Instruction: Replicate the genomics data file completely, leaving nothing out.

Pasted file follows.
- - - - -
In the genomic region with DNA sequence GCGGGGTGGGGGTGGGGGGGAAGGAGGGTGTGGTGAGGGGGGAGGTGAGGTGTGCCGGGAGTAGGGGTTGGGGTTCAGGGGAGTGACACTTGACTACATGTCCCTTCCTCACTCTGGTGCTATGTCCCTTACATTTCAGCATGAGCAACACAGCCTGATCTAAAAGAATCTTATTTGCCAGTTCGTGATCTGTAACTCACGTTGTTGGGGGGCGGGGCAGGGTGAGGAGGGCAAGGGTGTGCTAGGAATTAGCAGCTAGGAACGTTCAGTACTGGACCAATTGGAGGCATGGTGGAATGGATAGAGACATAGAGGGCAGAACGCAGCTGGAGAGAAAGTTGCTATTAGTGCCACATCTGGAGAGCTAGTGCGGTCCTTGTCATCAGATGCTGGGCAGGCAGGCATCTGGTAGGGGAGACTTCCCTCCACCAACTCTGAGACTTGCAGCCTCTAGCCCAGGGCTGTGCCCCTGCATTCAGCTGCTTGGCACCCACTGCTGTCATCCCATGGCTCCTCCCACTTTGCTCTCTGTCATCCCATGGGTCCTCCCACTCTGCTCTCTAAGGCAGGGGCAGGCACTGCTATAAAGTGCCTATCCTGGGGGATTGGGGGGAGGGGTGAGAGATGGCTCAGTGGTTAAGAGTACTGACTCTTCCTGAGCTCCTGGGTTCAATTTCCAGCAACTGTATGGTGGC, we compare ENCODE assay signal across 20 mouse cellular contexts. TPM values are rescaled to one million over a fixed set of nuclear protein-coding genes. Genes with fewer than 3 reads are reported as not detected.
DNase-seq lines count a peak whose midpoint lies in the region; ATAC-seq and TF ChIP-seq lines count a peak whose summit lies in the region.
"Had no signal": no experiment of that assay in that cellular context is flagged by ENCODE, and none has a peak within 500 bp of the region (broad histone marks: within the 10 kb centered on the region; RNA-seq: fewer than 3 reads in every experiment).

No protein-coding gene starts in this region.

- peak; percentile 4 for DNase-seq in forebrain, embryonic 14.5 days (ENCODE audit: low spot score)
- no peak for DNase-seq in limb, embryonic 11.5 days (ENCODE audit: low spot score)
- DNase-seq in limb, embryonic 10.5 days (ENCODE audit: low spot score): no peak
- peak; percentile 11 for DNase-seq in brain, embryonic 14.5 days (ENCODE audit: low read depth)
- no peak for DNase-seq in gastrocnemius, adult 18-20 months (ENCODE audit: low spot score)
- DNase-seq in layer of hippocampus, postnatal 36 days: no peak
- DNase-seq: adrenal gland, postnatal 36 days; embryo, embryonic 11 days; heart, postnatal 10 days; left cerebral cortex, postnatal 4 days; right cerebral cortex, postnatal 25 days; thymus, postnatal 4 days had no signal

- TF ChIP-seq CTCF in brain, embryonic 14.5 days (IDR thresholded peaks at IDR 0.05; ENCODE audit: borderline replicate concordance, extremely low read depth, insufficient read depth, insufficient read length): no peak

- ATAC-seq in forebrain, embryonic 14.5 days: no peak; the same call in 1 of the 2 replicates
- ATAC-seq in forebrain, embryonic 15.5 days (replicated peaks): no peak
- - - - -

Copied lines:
In the genomic region with DNA sequence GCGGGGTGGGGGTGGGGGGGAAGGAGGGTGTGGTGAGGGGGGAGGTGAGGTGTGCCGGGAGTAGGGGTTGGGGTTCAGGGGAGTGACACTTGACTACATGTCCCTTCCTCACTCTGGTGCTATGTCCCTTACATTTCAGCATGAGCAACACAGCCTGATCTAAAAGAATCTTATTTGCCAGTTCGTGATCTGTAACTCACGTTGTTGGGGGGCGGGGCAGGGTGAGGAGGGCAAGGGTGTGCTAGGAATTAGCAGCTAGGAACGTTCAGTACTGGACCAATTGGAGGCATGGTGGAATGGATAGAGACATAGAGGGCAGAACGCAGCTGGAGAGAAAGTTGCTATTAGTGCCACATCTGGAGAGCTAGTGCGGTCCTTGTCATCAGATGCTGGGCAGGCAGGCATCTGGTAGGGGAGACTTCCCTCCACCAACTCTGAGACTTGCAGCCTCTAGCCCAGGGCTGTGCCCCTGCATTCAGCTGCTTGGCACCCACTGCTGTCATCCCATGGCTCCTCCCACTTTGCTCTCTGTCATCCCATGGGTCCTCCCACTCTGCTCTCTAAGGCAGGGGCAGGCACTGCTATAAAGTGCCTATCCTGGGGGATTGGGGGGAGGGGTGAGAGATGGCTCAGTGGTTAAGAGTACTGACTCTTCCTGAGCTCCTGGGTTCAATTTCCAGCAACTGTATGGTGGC, we compare ENCODE assay signal across 20 mouse cellular contexts. TPM values are rescaled to one million over a fixed set of nuclear protein-coding genes. Genes with fewer than 3 reads are reported as not detected.
DNase-seq lines count a peak whose midpoint lies in the region; ATAC-seq and TF ChIP-seq lines count a peak whose summit lies in the region.
"Had no signal": no experiment of that assay in that cellular context is flagged by ENCODE, and none has a peak within 500 bp of the region (broad histone marks: within the 10 kb centered on the region; RNA-seq: fewer than 3 reads in every experiment).

No protein-coding gene starts in this region.

- peak; percentile 4 for DNase-seq in forebrain, embryonic 14.5 days (ENCODE audit: low spot score)
- no peak for DNase-seq in limb, embryonic 11.5 days (ENCODE audit: low spot score)
- DNase-seq in limb, embryonic 10.5 days (ENCODE audit: low spot score): no peak
- peak; percentile 11 for DNase-seq in brain, embryonic 14.5 days (ENCODE audit: low read depth)
- no peak for DNase-seq in gastrocnemius, adult 18-20 months (ENCODE audit: low spot score)
- DNase-seq in layer of hippocampus, postnatal 36 days: no peak
- DNase-seq: adrenal gland, postnatal 36 days; embryo, embryonic 11 days; heart, postnatal 10 days; left cerebral cortex, postnatal 4 days; right cerebral cortex, postnatal 25 days; thymus, postnatal 4 days had no signal

- TF ChIP-seq CTCF in brain, embryonic 14.5 days (IDR thresholded peaks at IDR 0.05; ENCODE audit: borderline replicate concordance, extremely low read depth, insufficient read depth, insufficient read length): no peak

- ATAC-seq in forebrain, embryonic 14.5 days: no peak; the same call in 1 of the 2 replicates
- ATAC-seq in forebrain, embryonic 15.5 days (replicated peaks): no peak